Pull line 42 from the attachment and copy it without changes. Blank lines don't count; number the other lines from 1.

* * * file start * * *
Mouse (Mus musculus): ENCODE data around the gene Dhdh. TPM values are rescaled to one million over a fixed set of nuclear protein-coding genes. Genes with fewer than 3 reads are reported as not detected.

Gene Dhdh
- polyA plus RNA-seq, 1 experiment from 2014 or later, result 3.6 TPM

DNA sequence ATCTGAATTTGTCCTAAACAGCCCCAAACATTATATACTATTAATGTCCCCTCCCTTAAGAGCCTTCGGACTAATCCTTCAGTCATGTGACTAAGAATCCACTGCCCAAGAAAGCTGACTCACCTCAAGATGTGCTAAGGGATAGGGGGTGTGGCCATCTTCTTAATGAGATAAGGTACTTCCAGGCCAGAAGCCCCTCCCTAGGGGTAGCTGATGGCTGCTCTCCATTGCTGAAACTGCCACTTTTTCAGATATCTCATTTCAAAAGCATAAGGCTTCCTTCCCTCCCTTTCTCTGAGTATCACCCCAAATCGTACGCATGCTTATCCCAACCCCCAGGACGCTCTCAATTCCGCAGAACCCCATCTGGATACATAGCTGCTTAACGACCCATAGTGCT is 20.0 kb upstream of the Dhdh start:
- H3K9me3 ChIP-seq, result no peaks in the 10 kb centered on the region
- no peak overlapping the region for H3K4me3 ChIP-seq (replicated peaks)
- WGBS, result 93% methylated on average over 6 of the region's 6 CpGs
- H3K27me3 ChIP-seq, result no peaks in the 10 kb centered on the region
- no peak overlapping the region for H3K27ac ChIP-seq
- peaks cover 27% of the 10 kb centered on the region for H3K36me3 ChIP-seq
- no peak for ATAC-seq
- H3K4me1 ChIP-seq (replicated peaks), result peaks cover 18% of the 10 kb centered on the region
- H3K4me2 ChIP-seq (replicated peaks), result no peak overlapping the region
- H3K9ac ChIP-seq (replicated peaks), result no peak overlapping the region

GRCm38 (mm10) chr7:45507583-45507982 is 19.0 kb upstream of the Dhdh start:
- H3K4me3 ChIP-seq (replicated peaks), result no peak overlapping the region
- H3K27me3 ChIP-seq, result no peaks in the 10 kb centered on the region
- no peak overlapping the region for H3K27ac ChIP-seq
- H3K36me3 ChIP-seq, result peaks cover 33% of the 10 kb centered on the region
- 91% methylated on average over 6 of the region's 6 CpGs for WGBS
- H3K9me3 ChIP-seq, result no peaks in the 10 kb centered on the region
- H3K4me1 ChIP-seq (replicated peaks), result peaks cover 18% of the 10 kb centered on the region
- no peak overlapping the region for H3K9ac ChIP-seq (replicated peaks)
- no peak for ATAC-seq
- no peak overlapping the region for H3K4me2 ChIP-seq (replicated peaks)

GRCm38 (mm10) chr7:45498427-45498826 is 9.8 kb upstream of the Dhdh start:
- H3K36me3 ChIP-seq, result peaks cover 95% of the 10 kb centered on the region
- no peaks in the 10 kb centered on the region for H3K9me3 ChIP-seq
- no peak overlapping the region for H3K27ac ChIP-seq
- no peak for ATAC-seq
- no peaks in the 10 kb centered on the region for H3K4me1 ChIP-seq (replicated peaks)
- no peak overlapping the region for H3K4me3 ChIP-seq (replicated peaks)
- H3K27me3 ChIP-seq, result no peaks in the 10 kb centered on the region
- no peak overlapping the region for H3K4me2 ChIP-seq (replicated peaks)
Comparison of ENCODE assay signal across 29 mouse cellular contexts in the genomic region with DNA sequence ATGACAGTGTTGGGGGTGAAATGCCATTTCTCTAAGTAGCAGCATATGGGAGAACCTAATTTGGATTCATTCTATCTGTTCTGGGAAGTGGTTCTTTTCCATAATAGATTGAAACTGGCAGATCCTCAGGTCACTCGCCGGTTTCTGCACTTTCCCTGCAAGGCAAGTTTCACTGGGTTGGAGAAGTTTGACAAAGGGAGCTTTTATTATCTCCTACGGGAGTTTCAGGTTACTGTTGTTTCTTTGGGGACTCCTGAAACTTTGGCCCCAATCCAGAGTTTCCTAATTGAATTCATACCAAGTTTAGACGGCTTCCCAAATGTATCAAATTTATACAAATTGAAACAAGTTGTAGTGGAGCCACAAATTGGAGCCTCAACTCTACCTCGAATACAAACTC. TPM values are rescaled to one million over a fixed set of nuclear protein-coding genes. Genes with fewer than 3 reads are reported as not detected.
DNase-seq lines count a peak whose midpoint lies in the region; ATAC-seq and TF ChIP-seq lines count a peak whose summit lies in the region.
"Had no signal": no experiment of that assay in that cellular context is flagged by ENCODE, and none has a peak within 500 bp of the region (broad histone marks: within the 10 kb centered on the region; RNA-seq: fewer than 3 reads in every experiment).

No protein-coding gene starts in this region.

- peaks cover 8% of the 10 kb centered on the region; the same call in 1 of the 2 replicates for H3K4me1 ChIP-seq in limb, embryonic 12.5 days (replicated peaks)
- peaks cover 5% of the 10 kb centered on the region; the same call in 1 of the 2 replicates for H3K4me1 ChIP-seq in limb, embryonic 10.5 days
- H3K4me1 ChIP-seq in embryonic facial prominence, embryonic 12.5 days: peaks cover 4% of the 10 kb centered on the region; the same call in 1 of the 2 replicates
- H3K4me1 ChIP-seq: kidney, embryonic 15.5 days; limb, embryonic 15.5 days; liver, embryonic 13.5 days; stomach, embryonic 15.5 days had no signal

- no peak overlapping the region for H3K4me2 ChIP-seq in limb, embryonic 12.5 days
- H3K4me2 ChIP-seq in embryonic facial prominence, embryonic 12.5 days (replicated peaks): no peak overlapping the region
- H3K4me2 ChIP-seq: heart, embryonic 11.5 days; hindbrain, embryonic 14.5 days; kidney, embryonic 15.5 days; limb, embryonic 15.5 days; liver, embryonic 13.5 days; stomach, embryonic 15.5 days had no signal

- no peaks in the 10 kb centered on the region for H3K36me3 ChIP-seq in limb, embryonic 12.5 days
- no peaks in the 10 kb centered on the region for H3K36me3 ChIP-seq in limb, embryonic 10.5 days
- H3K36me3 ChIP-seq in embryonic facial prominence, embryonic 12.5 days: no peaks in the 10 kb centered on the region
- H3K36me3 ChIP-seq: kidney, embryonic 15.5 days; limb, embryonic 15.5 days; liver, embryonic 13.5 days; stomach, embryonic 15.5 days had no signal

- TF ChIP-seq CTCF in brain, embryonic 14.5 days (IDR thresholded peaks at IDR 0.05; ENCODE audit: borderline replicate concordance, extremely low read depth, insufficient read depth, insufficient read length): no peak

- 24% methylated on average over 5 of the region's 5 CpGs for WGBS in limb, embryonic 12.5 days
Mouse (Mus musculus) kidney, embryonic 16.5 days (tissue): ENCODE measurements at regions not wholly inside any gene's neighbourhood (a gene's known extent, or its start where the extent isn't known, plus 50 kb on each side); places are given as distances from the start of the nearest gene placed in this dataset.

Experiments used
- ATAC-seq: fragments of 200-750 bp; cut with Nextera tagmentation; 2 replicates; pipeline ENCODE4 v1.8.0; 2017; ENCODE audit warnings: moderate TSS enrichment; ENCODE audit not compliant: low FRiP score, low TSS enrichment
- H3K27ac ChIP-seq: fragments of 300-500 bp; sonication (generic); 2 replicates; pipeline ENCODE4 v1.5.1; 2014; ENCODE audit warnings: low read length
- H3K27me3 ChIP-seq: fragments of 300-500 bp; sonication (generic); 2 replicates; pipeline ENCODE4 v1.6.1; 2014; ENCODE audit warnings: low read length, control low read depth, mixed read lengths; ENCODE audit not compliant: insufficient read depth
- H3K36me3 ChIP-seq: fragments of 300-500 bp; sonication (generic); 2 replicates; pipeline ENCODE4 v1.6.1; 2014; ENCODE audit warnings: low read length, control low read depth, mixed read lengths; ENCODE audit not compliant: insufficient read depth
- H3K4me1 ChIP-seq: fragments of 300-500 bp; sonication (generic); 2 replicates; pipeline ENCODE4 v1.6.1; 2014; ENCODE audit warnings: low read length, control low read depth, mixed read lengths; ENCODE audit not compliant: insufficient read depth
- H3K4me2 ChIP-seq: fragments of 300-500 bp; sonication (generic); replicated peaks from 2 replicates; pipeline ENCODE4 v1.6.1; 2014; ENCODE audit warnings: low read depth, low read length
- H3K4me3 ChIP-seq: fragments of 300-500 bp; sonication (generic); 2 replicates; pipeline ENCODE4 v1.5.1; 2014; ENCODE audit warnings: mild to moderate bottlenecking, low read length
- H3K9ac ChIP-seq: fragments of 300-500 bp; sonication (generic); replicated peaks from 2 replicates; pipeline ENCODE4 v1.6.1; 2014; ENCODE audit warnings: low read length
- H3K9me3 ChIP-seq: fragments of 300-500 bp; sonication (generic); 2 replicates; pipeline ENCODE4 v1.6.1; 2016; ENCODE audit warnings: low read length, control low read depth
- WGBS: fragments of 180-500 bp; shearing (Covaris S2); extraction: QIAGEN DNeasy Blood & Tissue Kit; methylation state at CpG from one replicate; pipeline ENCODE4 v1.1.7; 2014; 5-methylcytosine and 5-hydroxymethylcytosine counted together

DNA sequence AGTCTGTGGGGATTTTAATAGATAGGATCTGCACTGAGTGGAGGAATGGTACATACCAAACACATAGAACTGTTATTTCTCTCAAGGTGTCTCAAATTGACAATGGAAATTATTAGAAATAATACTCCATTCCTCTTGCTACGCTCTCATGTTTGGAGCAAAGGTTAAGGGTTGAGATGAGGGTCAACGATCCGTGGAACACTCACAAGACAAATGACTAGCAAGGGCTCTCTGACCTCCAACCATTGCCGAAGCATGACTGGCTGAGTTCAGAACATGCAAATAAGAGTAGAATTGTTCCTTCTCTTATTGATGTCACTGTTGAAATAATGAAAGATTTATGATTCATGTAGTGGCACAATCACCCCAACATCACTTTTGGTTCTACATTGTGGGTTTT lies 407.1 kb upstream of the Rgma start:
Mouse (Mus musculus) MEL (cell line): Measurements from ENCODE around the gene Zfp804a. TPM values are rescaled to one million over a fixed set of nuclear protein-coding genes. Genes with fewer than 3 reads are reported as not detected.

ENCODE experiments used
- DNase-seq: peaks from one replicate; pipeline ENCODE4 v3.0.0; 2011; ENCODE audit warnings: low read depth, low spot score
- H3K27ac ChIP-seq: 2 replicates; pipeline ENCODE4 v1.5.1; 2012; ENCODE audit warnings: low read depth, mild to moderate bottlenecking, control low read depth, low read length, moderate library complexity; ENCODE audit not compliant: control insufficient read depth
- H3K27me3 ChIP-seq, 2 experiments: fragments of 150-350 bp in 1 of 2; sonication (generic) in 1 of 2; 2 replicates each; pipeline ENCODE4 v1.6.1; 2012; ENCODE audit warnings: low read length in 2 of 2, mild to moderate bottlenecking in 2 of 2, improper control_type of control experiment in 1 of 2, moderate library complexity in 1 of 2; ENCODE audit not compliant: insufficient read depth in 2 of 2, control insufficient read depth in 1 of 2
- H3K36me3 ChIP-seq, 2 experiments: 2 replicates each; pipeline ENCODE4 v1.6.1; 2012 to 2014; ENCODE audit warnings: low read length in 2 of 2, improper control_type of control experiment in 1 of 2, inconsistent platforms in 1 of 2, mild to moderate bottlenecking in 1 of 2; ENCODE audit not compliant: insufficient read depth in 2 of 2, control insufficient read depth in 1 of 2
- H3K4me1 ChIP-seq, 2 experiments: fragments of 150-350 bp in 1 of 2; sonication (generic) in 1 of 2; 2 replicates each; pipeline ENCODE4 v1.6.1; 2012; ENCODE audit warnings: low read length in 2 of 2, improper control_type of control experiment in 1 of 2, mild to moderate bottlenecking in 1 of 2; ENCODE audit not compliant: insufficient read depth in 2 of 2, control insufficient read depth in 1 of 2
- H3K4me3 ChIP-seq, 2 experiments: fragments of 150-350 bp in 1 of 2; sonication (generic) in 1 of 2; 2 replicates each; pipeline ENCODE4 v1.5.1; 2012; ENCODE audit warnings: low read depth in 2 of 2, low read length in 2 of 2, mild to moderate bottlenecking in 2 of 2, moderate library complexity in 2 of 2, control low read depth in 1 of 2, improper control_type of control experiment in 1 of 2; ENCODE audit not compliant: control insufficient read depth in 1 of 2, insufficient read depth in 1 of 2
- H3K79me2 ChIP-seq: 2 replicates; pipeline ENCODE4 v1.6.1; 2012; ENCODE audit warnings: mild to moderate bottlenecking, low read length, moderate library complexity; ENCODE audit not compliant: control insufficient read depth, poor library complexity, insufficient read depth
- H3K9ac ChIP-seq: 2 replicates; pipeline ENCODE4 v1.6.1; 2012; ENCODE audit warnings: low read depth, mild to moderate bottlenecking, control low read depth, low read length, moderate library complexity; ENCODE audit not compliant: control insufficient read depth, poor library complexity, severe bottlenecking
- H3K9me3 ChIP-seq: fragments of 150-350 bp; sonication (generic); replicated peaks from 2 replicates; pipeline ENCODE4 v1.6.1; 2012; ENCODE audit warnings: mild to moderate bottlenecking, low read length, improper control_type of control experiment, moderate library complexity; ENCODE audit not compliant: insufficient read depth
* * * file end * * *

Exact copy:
- H3K4me1 ChIP-seq: kidney, embryonic 15.5 days; limb, embryonic 15.5 days; liver, embryonic 13.5 days; stomach, embryonic 15.5 days had no signal